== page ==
So when the election of 1844 rolled around, the Latter Day Saints were looking for a candidate who wouldn't simply ignore the problems they were facing. In late 1843 Joseph Smith wrote letters to the five main presidential candidates, detailing the abuse in Missouri and asking what they would do about it as president. Only three of the candidates even responded, and they did so with very little sympathy to the persecution the Mormons faced. So, in January of 1844, Joseph Smith announced that he was running for president as an independent. He had a detailed party platform which called for things like the abolition of slavery and the expansion of United States territory if they obtained the permission of the Native Americans already living on the land. He didn't specifically address the illegal mob action against Mormons in Missouri, but he did say that the chief magistrate should have "full power to send an army to suppress mobs … [without requiring] the governor of a state to make the demand." This would prevent anything like what had happened in Missouri ever happening again.
Joseph Smith himself said,
I would not have suffered my name to have been used by my friends on anywise as President of the United States, or candidate for that office, if I and my friends could have had the privilege of enjoying our religious and civil rights as American citizens, even those rights which the Constitution guarantees unto all her citizens alike. But this as a people we have been denied from the beginning. Persecution has rolled upon our heads from time to time, from portions of the United States, like peals of thunder, because of our religion; and no portion of the Government as yet has stepped forward for our relief. And in view of these things, I feel it to be my right and privilege to obtain what influence and power I can, lawfully, in the United States, for the protection of injured innocence (Joseph Smith, History of the Church, 6:210–11).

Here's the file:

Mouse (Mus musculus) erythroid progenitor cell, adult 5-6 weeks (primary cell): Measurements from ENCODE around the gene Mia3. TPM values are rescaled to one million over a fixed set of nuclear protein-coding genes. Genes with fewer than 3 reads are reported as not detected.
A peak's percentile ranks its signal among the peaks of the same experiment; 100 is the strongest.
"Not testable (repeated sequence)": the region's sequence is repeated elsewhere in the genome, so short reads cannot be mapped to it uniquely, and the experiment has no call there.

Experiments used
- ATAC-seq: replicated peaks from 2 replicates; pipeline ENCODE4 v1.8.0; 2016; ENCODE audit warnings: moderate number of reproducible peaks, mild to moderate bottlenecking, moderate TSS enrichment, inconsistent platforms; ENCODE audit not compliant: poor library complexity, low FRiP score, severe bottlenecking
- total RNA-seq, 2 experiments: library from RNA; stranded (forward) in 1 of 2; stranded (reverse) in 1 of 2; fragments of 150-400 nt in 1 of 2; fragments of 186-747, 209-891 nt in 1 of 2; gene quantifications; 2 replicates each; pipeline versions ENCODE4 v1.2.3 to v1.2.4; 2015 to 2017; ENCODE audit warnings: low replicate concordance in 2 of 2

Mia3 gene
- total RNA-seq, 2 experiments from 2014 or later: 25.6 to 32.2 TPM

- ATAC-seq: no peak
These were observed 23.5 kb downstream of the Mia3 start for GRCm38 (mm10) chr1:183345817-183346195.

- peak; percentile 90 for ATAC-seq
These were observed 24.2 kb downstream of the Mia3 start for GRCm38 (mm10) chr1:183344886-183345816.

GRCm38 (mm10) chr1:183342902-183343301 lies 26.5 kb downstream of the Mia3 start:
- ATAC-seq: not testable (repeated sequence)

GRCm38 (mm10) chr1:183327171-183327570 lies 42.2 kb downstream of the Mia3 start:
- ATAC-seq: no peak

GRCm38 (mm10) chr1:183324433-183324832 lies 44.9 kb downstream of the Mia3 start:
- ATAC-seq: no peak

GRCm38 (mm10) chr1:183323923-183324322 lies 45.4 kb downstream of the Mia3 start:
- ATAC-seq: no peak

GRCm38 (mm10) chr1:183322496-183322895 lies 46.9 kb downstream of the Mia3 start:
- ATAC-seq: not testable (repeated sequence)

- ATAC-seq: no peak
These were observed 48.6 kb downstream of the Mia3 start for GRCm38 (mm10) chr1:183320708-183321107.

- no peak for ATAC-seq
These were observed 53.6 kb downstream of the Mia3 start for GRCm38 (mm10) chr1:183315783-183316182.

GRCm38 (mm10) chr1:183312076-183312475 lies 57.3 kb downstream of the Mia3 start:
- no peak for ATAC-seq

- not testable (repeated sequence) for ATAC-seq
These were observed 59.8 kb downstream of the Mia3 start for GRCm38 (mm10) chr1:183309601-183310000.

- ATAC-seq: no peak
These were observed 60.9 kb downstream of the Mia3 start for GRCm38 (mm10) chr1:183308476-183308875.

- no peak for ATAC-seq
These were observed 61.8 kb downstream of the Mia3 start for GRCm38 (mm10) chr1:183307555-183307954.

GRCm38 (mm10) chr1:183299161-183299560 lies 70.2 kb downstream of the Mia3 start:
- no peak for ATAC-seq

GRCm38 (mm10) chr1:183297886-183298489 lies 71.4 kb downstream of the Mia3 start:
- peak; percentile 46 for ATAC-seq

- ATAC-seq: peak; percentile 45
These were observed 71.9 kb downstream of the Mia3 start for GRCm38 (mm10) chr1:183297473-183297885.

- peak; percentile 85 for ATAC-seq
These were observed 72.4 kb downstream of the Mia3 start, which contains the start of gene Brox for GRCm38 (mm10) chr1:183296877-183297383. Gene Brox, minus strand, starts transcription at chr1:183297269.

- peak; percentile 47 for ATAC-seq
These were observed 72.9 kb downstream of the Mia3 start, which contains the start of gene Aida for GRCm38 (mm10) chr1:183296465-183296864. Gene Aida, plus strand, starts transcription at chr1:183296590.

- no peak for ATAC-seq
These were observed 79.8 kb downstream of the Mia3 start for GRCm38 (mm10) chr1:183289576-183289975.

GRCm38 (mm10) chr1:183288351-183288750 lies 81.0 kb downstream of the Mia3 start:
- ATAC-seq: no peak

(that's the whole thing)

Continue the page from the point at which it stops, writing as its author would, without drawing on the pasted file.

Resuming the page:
He was assassinated in June of 1844, during his candidacy for president, but before the election occurred.
It's also important to remember that church and state weren't nearly as separated as they are now at this time in US history. That made it a lot less weird that the prophet of the LDS Church would run for president. We also have to remember that a lot of Church members believed the Second Coming was imminent, and they were honestly concerned about the state of the nation if Christ were to come at that time, because their personal experience was that the United States was full of mobsters and corrupt politicians. They saw Joseph Smith running for president as a way to not only save the Church, but help save the country, as well. Since then the Church has said that its foremost leaders can't run for public office, and is now strictly non-partisan and politically neutral.
For more detail about Joseph Smith running for president, and as a source for a lot of the information here, see this article.
Brigham Young being bigoted
So first of all, Brigham Young appeared to be bigoted against other races because he was bigoted against other races. He was a product of his times, and unfortunately, his times were ones where white people were widely considered superior to everybody else simply because they were white. Nobody exists in a vacuum, and it's virtually impossible for someone to completely throw off the preconceptions and ideas that are ingrained in them by their culture, society, and personal experiences.
I know that it's hard to accept that a true prophet of God was so visibly imperfect, because shouldn't the prophet be better than everyone else? The thing is, though, literally everyone on earth is far from perfect. It is impossible for God to pick a perfect prophet, because nobody will ever fit that bill. God could maybe force the prophet to be perfect, but that would go against our agency to make decisions for ourselves, and honestly I would be more uncomfortable with a God who forced us to be perfect by taking away our choices than with a God who allows for some trial and error. Despite his imperfections, Brigham Young had the traits the Church needed at the time in its leader to help it continue to exist, and later prophets have had the traits needed to correct some of the problems that Brigham Young brought about.